Q (David B): Question is not if we can extend the core model, since this draft has already done that. Question is rather what additional concepts from the QoS model make sense to be moved into Core. For example, look at the decision strategy approach in the QoS model. He has constrained the basic generic structure of groups, for example, to be able to disambiguate which rules fire in groups.
A (Yoram): We'll look at this and report back to the list.

Q (John Sch): Thinks that most of the machinery in this draft can also be used for security. However, have a concern over atoms if we don't constrain them to networking functions, then they aren't as usable. Wants support for masked variables, and this should also be moved into the core model. Mentioned well-known ports, but these are done through IANA. So shouldn't the schema reflect this?
A (Yoram): But this shouldn't be part of the schema per se, right? If you want to use IANA's values, then the user could add those.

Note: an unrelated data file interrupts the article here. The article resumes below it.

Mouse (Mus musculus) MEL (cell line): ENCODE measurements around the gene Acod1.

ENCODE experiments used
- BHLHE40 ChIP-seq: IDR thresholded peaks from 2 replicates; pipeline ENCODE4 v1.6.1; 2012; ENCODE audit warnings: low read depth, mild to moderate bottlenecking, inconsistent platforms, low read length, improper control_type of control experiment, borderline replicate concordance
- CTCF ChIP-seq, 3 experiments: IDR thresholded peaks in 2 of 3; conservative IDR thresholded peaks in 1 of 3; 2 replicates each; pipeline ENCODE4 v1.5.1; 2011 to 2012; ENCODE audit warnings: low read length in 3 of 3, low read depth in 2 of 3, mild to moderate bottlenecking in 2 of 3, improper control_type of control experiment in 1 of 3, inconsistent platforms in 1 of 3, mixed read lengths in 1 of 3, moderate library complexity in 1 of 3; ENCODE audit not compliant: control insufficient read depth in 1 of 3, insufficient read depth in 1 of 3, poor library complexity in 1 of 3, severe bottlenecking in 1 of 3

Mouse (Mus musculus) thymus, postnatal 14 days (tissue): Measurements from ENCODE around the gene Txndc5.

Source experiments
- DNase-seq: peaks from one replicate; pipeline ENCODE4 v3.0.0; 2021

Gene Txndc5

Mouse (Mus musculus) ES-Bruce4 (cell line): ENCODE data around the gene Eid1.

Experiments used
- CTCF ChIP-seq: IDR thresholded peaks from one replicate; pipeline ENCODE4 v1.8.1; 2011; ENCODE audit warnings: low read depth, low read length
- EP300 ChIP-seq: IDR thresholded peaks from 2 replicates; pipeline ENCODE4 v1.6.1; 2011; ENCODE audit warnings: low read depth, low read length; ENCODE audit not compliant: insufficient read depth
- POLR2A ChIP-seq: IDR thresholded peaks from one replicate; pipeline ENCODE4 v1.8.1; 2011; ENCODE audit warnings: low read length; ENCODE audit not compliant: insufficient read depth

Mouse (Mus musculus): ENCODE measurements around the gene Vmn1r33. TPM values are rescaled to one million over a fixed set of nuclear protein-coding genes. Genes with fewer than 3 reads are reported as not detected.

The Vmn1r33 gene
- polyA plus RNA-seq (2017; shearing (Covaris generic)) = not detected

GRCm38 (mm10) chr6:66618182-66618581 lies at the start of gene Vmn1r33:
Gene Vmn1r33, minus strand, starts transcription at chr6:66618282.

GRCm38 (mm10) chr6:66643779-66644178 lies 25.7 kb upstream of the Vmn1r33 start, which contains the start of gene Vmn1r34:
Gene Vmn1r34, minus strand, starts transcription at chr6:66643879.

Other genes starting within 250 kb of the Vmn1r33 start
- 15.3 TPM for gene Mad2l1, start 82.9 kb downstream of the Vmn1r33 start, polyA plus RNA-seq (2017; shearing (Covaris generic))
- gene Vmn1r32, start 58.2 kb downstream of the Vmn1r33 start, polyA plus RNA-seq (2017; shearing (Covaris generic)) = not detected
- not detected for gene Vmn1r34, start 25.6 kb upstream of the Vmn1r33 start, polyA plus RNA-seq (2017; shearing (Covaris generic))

Q: problem is that an integer is not sufficient to represent the semantics of things we are interested in. For example, both DSCPs and a port number can be integers, but the semantics are different. Also, there are symbolic names (IANA calls them KEYWORDS) assigned to these. The core schema should have a mechanism
A (John) : John Schnizlein gets this action, to work with John, Bob and Ed to determine if this should be added to the core schema

Q: on the containment hierarchy and scope slide, the conditions and actions aren't reusable, correct?
A (Yoram and John): Correct, conditions and actions here are rule-specific. The qosNamedPolicyContainer object, which is an instance of policyGroup, is used to group together related policyRules for (for example) administrative purposes.

Q (Yoram B): Presented a draft yesterday in RAP that associate string names with application names and IDs. This mechanism should be combined with the mechanisms here. If done right, this enables us to identify different uses of the web port (e.g., identifying HTTP traffic is not enough). We should support this in the core and QoS models.
A (Yoram S): We do this, but as an extension.

Q (David D): What do you mean by constraints?